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Published: July 14, 2021

Written by: web developer


LetsPlay.Live plays a pivotal role in the success of New Zealand’s esports industry but if you ask company founder & managing director Duane Mutu, he will tell you that the country can serve as an example for other emerging esports markets. In our conversation with Duane, we find out more about LetsPlay.Live’s role in the competitive gaming ecosystem and the NZ esports scene.

Q: LetsPlay.Live is a unique position in Oceania, bringing quality esports locally and supporting the region’s industry. After almost five years of running LPL, what do you think has changed in the region’s esports makeup? Are players more connected today than they were four years ago?

A: Absolutely. I think the biggest change is that players – and even people outside of the ecosystem – are taking esports much more seriously than they were 5 years ago. As the industry legitimizes, betting and wagering standards are implemented, publishers offer pathways from our region to international, prize pools increase and brands back tournaments through sponsorships and the like, we are beginning to be seen as a legitimate thing. Esports has moved from just gaming with your mates after school or work to a potential career pathway with big money on the line and both players and spectators are taking notice for sure.

Q: Have you seen LPL’s efforts translate into more sustainable model for esports in New Zealand and what are the main challenges the region faces in joining the rest of the world – if any at all.

A: For sure, and the impact is not only just in New Zealand but in the Oceanic region as a whole.  Offering larger prize pools and partnering with publishers to offer pathways into the official leagues really underpins esports as a serious thing that can and has been growing phenomenally over the past 5 years. In 2020 esports was recognized as an official sport by Sporting New Zealand and we’re really proud to have been part of that campaign for so long.

The biggest challenges in our region have been education and support from the government, however, we have seen a positive change in the former. Right now, I would say that server location does impact our region compared to the rest of the world. As a player you can choose to compete in Australian/Oceanic servers against other players in this region but not immerse yourself in the playstyles you’d find with international players or join servers in Korea or Europe but suffer from ping and lag that can affect gameplay.

Q: You are now working with KRAFTON to help build the PUBG ecosystem in Australia and New Zealand. Why PUBG?

A: We saw huge potential in PUBG in this region with the sheer number of players and viewers but heard from players within the community that there was next to no support for the Oceanic region and that the scene was risking dying out altogether. As a broadcasting company first and foremost we also recognized the fantastic entertainment value of PUBG as an esport – some of the player and caster moments in matches we have broadcast in the past are goldmines for good TV.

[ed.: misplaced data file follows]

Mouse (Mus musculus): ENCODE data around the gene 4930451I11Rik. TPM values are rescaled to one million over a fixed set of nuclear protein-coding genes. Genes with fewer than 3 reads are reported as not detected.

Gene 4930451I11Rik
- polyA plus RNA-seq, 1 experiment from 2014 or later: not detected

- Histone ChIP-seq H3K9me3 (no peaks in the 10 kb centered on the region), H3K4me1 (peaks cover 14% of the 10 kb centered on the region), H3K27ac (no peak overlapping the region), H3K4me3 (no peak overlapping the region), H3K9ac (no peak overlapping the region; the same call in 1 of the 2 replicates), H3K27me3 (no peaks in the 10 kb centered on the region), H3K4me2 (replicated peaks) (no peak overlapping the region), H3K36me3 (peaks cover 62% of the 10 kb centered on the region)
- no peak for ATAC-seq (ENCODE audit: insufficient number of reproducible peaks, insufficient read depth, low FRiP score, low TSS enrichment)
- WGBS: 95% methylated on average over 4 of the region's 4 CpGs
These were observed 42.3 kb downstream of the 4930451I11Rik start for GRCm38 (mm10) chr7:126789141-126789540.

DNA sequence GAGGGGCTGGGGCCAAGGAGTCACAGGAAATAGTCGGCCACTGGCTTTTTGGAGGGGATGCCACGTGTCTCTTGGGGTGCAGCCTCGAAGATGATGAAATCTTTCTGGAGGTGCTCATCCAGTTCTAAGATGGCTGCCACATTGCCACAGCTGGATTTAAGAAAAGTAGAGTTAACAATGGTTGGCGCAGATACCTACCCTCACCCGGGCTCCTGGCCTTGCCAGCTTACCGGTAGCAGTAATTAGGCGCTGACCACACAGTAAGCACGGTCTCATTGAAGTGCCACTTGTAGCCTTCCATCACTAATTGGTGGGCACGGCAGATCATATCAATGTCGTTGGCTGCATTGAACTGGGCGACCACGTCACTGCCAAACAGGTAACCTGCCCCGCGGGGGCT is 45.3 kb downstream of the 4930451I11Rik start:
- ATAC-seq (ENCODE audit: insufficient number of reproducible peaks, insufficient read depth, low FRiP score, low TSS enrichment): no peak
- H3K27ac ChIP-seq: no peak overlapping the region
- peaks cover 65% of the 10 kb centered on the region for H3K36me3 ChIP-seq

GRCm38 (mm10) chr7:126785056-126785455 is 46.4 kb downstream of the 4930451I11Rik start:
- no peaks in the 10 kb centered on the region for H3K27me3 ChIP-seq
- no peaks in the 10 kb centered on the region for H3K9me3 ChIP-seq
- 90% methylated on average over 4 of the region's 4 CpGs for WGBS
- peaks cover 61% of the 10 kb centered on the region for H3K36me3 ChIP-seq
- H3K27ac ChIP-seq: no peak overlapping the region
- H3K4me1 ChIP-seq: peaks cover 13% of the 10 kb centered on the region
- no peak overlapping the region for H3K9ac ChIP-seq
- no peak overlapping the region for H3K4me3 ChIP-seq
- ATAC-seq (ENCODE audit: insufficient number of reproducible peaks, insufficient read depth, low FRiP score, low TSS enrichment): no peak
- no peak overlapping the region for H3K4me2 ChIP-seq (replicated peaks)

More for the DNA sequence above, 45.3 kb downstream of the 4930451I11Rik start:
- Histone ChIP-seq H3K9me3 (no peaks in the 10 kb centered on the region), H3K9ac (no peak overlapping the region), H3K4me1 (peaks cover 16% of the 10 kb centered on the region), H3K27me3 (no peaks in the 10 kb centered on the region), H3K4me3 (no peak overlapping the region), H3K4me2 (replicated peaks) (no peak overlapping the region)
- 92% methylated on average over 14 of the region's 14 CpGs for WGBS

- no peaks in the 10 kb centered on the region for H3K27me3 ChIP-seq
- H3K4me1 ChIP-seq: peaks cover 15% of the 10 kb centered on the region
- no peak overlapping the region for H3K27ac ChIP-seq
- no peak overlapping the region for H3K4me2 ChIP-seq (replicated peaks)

After the success of offering an LPL Pro PUBG league in 2020 we felt that LPL could be the answer to some of the support queries the community were looking for – and thankfully KRAFTON agreed!

Q: How do localized organizations such as yours help a region pave a way to a global scene?

A: Because broadcasting and esports is so digitally diverse, we are effectively able to produce content from anywhere in the world. LPL have been lucky enough to produce shows for brands in the UK, Europe and USA as well as our regular regional content from our studio in New Zealand, which helps to knit the global scene together. Of course, offering global pathways via our tournaments such as the VALORANT Oceania Tour by partnering with the publishers of those games is also a great step forward – and we also broadcast these leagues to linear networks around the world such as GINX Esports TV, Fiji TV and Channel 7 in Australia.

Q: It has been a year since esports was recognized as an official sport in New Zealand. Has that helped more people pursue a career in the industry?  

A: Having the recognition has stimulated the overall esport ecosystem and yes there are more people looking at esports as a career not just as a player (which is hard to achieve at a pro level) but all other parts of the sector. However, this will be a long-term play with this being the historic milestone that the next generation will reap the benefits from.

Q: Has the pandemic had an impact on LPL and was there any opportunity for growth during the times of lockdown?

A: To be completely honest, the lockdown was a blessing in disguise for LPL. The beauty of the industry is that it is all digital, and the LPL team here did an incredible job of transitioning to work from home including building an at-home broadcasting studio so we could continue to run ‘business as usual.’ With cancellations of traditional sport having a huge impact in Australasian broadcasting, there was a huge interest in switching to esports and people began to see the value in leagues and broadcast content that could be produced entirely remotely. We had some extremely exciting discussions and produced some awesome content that otherwise may never have happened were it not for lockdown.

Q: What are your plans for 2021 and beyond?

A: As always, LPL’s focus is growing the esports ecosystem and continuing to partner with publishers and brands to create awesome content and leagues for the scene. Developing our broadcast capabilities, offering a variety of leagues, strengthening relationships with partners both new and current, and pushing the boundaries of esports and gaming broadcasting both locally and internationally is always the goal.

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